Passive sensor configuration is based solely o the geophone’s sensitivity (generator constant). This is done by assumng a 26 mm/s maximum motion ad then calculatiing the maximum output expected. This is a simple calculation with no special cases. Then, depending on what maximum output is expected, an appropriate gain selection is chosen for the RJAM-U. Incorrect selections will not harm anything.

If the output level of your sensor is not one of the above listed values, the RJAM-U’s dynamic range may be reduced. For example, if a 0 to 5V (‘single ended’) output sensor is used, then the usable dynamic range is reduced by 1/2. The same would be true for other modern digitizers like the Earthdata 209. In order to calculate the loss of dynamic range loss in %, subtract the RJAM-U’s input range from the sensor’s output in Volts, divide by the RJAM-U’s input range and multiply by 100. E.g.,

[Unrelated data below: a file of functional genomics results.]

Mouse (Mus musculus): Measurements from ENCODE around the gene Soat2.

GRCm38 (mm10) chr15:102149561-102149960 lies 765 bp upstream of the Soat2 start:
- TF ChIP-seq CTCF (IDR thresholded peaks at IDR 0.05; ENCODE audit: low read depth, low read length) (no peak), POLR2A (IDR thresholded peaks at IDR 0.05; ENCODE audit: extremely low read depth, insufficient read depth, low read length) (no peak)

Sensor output: +/-9.75V. RJAM-U @ +/-10V. Dynamic range loss: (10-9.75)/10 = 2.5%


The RJAM-U board is ESD sensitive, and ESD precautions must be taken when soldering components and hooking up sensors. Even small ESD events can damage the response of the RJAM-U and cause small signal accuracy or reliability issues, both of which are difficult to detect but cause signal distortion. Also, be sure to populate the card with the appropriate resistors and capacitors BEFORE hooking up any sensors.


Like any digitizer not inside of a metal enclosure, you should be careful with any RF sources in the area.


Passive Sensors

Examples of passive sensors that RJAM-U is compatible with: